This is at the heart of the Magic’s rebuild problem. Most teams that are in the midst of a rebuild can rely on a central draft pick of some kind to anchor their team around and grow. There are some successful grow-from-the-middle stories, but they are all anchored by draft picks too.
The Miami Heat have Bam Adebayo as a cheap star far outproducing his contract value. The Toronto Raptors used their own high draft pick who produced at All-Star levels in DeMar DeRozan to get Kawhi Leonard and win their title, but the patience to develop and grow Pascal Siakam, Fred VanVleet, Norman Powell and OG Anunoby have paid dividends.
This is how teams build. The draft is an important supplement.
So far, the Orlando Magic have gotten a lot of promise from their young players. But nowhere near the production.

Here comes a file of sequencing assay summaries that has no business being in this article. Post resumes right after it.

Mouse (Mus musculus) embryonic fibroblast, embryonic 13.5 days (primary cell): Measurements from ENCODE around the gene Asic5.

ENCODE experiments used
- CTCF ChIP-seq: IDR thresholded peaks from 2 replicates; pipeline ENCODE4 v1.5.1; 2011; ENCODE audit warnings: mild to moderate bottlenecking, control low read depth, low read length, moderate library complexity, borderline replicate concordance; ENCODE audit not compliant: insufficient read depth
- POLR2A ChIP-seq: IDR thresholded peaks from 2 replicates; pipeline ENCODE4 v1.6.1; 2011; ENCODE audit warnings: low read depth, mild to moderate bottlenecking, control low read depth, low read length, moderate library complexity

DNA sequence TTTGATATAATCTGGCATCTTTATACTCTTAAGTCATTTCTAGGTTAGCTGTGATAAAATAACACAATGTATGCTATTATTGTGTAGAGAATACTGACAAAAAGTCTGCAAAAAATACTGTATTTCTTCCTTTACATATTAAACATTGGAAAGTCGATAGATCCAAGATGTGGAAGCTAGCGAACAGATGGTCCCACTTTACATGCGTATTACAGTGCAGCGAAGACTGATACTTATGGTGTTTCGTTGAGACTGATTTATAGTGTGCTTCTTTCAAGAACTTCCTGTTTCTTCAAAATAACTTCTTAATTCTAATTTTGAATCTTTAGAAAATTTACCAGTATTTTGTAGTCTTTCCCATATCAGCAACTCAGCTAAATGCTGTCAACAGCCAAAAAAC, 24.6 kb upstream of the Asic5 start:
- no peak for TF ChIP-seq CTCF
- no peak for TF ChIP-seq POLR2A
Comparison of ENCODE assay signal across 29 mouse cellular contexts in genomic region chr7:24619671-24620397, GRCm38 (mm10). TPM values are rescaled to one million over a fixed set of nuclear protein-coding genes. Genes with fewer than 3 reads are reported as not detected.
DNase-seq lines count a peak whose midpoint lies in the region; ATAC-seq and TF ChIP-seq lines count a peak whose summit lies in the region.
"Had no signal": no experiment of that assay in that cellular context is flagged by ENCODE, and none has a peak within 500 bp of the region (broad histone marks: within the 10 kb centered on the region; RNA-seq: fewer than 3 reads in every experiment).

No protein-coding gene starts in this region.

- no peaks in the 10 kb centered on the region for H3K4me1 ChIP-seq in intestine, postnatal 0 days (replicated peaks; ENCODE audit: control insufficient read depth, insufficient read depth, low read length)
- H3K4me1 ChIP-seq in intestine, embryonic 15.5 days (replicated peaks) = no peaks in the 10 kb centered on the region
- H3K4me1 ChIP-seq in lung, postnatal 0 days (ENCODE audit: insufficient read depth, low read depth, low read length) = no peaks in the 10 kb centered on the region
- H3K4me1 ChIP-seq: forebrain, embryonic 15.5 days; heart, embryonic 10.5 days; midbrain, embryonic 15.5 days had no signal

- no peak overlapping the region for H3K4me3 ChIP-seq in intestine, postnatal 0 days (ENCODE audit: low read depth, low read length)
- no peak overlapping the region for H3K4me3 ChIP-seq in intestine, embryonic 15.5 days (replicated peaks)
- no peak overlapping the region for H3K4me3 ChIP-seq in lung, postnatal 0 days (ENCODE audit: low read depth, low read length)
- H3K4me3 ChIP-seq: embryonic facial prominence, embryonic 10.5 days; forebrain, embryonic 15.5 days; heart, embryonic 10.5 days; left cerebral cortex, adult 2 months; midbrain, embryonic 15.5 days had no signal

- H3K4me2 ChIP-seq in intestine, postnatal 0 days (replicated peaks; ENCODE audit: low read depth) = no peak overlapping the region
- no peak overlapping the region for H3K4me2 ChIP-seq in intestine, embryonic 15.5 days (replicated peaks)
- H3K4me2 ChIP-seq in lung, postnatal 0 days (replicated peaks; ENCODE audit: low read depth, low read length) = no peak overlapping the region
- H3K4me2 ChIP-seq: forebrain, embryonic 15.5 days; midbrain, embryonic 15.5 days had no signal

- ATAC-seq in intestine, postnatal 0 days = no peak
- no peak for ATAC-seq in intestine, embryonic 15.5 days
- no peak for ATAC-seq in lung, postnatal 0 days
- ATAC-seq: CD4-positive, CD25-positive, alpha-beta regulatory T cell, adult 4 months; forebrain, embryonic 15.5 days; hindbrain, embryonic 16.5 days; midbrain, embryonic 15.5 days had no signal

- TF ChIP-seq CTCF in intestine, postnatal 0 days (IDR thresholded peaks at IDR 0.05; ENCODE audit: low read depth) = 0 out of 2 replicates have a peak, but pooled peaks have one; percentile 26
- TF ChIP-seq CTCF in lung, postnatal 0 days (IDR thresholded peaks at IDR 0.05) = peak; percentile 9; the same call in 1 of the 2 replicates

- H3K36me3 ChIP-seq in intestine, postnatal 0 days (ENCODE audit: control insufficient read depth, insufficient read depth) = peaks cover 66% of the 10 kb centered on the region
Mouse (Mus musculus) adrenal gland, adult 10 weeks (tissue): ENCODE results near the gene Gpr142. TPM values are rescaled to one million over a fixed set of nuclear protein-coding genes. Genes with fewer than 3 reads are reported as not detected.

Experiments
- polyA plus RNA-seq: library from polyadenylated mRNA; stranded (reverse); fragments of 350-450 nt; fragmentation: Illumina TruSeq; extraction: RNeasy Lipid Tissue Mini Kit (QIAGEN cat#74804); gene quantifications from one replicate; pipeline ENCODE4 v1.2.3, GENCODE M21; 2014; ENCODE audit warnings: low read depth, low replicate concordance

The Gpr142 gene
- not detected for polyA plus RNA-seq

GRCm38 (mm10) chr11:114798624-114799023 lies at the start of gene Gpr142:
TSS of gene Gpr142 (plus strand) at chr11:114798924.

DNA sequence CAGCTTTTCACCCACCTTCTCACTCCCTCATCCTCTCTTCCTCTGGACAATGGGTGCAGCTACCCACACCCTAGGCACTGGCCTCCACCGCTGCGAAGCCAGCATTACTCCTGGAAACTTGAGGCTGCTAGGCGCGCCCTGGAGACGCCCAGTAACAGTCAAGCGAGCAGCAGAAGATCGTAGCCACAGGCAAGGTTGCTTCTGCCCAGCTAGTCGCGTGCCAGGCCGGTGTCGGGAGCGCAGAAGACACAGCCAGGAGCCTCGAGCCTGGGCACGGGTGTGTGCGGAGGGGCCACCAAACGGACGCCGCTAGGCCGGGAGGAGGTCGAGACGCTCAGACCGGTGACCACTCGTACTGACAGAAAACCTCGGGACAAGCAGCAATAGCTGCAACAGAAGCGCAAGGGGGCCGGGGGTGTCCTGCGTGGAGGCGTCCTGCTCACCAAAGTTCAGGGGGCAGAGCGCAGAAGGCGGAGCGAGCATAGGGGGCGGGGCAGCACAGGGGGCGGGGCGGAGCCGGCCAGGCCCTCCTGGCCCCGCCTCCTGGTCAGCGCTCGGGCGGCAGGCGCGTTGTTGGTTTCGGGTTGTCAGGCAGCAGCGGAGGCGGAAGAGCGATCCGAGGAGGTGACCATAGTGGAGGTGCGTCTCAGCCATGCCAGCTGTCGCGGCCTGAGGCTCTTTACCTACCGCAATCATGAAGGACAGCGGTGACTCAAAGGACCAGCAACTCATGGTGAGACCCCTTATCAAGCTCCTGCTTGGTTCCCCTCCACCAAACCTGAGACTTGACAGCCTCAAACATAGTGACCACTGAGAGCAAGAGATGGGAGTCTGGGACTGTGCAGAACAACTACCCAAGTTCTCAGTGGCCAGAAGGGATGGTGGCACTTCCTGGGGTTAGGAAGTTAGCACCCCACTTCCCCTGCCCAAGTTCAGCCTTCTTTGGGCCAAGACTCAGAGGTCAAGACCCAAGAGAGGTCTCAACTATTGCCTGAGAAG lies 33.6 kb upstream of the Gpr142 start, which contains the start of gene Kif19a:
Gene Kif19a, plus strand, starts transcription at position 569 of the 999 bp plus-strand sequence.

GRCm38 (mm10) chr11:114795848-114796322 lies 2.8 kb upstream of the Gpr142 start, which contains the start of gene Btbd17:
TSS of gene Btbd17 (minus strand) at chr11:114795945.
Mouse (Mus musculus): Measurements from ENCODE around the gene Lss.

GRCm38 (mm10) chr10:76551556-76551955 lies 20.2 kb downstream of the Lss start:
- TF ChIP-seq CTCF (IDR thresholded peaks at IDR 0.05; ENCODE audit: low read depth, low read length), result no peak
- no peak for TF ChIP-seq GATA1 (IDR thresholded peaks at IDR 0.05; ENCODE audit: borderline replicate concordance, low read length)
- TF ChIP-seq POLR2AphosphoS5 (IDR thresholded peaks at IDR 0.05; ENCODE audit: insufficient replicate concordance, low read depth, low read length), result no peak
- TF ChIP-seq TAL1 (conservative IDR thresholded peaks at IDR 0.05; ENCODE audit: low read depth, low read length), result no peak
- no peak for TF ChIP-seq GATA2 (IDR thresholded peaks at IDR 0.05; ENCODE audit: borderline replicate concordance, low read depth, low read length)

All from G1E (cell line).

If there is trepidation among Magic fans — and likely the Magic’s front office — about how to get this team to build beyond the consecutive first-round exits it is in the lack of apparent production from the team’s draft picks of the last few years.
The Magic have made it this far with their young players — more specifically Jonathan Isaac, Markelle Fultz and Mohamed Bamba — contributing in smaller roles. To be sure, as they begin to graduate off their rookie contracts, the Magic need to see some real production before they take home the big paychecks that weigh down cap sheets and team finances.